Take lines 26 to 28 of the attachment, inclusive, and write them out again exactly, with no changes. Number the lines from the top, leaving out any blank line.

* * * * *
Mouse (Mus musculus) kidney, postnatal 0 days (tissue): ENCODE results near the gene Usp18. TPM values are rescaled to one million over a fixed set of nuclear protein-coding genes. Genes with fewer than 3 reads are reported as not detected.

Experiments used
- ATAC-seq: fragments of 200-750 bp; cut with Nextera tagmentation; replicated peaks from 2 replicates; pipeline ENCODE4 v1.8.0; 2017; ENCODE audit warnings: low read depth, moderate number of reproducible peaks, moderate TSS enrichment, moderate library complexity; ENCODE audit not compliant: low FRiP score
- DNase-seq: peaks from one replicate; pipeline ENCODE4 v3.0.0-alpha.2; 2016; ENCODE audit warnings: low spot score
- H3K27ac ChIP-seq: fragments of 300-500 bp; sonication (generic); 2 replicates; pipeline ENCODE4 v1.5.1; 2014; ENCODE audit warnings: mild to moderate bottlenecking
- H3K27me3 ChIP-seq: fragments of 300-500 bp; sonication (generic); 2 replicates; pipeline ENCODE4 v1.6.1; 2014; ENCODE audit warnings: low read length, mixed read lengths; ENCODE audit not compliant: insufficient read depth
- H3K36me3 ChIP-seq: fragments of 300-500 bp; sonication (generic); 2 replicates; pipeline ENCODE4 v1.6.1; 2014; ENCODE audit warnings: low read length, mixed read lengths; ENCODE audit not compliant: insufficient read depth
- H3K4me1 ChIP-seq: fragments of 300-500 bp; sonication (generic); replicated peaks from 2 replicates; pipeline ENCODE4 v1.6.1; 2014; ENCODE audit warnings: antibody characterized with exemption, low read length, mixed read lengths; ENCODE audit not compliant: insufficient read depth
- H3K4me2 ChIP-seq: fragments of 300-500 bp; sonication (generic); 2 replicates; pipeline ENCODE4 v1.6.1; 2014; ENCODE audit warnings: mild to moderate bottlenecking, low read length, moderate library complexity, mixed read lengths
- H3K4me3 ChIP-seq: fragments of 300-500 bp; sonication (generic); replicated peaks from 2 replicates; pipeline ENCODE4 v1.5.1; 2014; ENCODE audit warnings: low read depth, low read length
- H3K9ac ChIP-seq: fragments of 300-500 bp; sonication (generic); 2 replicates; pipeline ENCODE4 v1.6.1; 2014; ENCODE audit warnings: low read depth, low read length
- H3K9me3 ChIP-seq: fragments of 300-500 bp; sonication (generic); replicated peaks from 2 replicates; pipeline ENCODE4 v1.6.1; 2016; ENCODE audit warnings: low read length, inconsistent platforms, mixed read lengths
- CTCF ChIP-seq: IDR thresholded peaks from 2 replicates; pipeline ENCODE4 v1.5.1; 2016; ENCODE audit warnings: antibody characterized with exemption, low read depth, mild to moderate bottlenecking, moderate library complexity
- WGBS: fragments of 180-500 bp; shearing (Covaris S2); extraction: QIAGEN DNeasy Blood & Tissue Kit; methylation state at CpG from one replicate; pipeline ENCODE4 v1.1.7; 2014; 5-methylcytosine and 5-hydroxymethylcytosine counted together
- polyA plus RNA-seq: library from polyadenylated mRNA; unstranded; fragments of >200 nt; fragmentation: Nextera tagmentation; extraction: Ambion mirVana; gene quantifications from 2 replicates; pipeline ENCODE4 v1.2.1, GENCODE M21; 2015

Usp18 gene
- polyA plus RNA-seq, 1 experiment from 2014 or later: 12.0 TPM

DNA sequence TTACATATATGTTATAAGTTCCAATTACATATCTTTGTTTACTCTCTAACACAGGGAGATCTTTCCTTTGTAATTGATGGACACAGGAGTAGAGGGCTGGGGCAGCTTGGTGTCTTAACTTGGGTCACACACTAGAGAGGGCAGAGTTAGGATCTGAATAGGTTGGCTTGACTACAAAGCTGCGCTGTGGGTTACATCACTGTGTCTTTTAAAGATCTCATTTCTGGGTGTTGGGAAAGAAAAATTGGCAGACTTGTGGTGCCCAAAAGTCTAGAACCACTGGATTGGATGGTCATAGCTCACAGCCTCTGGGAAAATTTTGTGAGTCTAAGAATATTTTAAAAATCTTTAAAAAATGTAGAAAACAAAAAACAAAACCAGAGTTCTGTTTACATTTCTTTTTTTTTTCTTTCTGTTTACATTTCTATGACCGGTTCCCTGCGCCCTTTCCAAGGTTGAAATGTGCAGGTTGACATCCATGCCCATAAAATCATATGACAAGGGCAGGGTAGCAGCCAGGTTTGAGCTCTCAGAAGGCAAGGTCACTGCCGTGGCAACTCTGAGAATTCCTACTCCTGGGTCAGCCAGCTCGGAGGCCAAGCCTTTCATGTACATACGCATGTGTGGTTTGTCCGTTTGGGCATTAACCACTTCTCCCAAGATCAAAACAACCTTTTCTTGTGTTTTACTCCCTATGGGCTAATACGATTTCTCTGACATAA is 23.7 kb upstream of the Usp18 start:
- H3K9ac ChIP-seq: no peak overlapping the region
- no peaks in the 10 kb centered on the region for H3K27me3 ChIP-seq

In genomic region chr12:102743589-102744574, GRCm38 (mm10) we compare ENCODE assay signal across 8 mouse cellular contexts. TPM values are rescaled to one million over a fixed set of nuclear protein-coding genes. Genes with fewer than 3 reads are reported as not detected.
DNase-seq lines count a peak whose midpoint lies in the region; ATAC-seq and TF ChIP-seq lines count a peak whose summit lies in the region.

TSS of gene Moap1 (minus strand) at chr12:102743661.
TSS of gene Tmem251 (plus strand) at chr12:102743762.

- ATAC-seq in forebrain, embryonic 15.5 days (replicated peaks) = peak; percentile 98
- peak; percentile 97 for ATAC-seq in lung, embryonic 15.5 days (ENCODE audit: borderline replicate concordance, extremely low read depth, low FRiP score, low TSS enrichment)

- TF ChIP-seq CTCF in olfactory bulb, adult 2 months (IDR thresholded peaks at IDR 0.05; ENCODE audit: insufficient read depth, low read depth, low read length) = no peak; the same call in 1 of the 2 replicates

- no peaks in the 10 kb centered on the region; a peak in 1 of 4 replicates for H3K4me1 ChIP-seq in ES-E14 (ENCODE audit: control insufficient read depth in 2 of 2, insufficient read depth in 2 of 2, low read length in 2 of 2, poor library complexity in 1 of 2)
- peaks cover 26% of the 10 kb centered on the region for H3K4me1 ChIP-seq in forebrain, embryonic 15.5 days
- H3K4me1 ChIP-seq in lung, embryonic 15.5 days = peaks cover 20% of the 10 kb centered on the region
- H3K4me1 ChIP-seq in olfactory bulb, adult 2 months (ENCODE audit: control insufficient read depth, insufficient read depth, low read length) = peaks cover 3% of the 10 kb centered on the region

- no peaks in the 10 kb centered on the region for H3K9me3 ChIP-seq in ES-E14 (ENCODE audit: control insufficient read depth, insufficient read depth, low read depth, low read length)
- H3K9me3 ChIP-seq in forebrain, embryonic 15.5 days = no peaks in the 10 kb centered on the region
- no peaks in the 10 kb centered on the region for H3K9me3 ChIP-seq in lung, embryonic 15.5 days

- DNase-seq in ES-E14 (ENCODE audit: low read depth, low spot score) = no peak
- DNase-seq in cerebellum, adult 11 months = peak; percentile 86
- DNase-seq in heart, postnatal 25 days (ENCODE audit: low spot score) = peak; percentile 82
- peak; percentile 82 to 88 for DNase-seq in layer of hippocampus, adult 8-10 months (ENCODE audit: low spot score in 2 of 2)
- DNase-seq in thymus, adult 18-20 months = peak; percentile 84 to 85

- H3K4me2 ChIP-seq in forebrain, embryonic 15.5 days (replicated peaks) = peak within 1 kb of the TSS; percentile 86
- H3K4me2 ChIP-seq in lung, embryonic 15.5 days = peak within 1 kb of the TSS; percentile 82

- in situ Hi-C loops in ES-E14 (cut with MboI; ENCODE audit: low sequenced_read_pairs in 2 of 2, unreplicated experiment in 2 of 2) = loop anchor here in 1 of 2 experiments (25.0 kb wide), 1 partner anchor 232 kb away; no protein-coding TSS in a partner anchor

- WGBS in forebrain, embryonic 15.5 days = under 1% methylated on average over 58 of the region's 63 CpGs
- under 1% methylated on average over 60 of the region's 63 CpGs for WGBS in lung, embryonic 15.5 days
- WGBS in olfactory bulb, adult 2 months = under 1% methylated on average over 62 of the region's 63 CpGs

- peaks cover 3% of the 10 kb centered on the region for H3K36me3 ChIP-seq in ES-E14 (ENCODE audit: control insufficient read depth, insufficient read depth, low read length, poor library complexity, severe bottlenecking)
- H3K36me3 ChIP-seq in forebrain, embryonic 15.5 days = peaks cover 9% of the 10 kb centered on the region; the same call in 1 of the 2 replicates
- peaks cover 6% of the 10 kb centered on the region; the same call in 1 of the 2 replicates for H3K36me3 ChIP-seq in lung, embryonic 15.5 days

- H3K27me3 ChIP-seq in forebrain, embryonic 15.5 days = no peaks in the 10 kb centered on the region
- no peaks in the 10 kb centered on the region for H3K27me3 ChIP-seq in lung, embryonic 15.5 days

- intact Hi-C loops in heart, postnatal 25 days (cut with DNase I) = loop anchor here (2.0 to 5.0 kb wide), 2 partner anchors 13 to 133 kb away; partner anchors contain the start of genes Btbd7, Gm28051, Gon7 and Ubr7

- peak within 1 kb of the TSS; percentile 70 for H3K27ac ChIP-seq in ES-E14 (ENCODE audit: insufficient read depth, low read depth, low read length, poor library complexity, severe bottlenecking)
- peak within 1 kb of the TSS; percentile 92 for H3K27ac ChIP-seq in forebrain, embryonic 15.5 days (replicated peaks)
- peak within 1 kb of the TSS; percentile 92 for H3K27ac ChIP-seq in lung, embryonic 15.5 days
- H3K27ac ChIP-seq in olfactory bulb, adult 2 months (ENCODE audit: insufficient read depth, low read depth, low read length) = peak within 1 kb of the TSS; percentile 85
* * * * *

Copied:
- peak; percentile 97 for ATAC-seq in lung, embryonic 15.5 days (ENCODE audit: borderline replicate concordance, extremely low read depth, low FRiP score, low TSS enrichment)

- TF ChIP-seq CTCF in olfactory bulb, adult 2 months (IDR thresholded peaks at IDR 0.05; ENCODE audit: insufficient read depth, low read depth, low read length) = no peak; the same call in 1 of the 2 replicates

- no peaks in the 10 kb centered on the region; a peak in 1 of 4 replicates for H3K4me1 ChIP-seq in ES-E14 (ENCODE audit: control insufficient read depth in 2 of 2, insufficient read depth in 2 of 2, low read length in 2 of 2, poor library complexity in 1 of 2)